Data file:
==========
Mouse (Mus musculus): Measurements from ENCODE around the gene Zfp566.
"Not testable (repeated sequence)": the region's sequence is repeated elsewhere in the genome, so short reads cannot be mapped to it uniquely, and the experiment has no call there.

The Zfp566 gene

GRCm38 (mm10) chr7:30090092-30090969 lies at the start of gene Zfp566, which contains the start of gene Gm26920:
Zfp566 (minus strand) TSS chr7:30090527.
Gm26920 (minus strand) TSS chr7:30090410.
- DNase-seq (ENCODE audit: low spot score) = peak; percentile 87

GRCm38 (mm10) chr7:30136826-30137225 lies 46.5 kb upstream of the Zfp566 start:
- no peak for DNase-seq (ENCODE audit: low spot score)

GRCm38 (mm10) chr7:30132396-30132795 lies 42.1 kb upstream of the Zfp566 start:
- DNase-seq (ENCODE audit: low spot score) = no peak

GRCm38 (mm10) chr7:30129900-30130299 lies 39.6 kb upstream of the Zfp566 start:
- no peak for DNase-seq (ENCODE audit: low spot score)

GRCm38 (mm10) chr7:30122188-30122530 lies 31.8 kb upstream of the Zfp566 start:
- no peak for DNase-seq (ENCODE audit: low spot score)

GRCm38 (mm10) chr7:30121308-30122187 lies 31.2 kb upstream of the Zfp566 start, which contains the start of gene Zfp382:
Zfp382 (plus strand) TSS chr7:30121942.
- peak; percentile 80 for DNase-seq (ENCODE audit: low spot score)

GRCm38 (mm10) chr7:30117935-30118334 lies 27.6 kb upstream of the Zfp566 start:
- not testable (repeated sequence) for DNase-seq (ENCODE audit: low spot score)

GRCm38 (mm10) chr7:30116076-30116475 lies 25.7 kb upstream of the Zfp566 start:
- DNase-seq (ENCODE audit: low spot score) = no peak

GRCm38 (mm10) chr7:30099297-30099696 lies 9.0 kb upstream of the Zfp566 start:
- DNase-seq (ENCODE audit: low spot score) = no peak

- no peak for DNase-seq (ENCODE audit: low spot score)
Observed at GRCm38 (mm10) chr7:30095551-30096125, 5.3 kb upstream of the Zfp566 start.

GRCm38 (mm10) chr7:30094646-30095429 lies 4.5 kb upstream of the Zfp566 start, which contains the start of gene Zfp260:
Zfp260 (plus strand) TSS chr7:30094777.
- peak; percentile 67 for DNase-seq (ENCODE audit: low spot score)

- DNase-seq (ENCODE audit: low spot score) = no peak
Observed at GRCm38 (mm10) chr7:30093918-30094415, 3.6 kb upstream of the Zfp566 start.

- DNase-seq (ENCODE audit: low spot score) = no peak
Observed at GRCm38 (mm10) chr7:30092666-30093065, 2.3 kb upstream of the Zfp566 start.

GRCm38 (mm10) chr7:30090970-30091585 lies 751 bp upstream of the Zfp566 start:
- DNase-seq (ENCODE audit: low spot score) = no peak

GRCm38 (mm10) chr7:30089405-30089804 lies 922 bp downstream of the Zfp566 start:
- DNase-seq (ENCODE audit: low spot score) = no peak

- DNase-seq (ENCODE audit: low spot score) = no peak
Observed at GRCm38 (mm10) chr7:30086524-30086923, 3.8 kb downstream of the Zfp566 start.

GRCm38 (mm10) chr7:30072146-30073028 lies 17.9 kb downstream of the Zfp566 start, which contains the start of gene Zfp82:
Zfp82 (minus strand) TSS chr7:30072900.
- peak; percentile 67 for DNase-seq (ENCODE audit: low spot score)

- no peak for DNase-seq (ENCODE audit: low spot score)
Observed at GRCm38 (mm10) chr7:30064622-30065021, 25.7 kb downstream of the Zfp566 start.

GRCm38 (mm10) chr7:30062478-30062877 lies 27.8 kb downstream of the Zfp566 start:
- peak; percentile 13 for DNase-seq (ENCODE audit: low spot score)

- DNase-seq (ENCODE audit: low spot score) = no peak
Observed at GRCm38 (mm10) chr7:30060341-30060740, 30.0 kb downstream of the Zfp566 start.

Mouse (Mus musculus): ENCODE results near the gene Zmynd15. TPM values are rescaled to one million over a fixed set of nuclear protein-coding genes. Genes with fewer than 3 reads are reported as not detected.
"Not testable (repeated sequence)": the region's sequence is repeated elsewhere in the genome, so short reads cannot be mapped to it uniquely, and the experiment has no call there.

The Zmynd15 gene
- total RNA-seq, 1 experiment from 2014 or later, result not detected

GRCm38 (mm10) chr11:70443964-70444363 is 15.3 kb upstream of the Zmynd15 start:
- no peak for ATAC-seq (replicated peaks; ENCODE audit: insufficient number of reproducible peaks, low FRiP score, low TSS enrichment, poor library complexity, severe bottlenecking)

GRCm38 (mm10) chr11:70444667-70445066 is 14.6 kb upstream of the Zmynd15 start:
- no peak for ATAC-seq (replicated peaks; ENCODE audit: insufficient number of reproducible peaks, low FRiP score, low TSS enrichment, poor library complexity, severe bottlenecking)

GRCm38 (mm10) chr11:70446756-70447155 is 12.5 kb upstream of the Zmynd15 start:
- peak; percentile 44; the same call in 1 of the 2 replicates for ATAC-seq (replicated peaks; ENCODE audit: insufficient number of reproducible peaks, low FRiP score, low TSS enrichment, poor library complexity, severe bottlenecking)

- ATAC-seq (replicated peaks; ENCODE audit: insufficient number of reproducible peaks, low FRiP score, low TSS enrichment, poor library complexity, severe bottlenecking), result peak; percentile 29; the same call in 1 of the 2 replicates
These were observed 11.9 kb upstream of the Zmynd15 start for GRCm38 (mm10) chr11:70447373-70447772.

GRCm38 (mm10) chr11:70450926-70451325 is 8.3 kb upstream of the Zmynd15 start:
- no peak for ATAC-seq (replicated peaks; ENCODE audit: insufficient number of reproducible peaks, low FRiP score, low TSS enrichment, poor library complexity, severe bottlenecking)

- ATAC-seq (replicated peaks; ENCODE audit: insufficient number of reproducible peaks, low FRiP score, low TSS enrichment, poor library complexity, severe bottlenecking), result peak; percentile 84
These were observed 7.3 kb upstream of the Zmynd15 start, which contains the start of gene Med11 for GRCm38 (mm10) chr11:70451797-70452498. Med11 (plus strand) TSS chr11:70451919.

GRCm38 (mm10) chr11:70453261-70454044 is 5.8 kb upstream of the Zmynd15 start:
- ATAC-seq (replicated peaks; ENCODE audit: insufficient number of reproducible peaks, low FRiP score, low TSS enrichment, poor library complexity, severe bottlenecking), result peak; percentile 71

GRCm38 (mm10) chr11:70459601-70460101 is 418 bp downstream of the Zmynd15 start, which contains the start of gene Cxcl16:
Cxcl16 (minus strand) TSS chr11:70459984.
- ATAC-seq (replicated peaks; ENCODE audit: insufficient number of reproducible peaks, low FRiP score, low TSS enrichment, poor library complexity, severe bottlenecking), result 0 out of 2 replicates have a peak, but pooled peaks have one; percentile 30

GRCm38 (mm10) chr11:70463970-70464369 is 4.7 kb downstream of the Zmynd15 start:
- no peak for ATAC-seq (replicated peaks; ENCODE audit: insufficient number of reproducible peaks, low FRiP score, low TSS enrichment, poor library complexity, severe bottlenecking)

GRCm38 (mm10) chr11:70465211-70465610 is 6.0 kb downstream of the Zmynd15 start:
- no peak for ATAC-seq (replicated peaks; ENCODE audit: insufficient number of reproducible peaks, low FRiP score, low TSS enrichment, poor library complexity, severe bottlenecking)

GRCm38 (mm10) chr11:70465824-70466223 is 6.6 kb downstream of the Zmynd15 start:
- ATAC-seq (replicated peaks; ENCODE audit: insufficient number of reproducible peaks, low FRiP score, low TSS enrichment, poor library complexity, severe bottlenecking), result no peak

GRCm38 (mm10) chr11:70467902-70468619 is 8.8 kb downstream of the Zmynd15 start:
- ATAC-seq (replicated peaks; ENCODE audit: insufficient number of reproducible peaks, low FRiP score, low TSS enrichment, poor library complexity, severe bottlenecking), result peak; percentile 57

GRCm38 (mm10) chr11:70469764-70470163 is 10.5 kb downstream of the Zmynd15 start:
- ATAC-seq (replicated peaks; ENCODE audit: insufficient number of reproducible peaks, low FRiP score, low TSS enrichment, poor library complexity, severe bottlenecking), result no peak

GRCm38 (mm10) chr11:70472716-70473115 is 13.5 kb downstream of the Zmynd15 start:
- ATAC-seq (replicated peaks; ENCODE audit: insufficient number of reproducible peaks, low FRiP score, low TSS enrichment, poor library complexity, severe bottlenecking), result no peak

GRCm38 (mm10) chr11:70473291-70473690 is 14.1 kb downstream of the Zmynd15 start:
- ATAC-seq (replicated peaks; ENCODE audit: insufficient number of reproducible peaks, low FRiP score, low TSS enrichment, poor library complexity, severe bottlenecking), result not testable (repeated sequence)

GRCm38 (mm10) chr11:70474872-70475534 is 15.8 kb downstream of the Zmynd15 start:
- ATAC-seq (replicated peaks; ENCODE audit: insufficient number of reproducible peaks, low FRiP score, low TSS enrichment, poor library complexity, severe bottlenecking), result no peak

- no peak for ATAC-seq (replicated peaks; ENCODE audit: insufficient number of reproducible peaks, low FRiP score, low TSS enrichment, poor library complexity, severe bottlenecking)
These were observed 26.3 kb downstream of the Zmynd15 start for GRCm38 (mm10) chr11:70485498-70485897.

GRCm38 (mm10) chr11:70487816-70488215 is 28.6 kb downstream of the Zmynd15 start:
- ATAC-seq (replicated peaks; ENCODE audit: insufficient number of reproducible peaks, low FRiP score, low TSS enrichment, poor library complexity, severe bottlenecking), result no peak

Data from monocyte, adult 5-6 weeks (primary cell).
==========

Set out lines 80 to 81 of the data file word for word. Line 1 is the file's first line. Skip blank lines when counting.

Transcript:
GRCm38 (mm10) chr11:70472716-70473115 is 13.5 kb downstream of the Zmynd15 start:
- ATAC-seq (replicated peaks; ENCODE audit: insufficient number of reproducible peaks, low FRiP score, low TSS enrichment, poor library complexity, severe bottlenecking), result no peak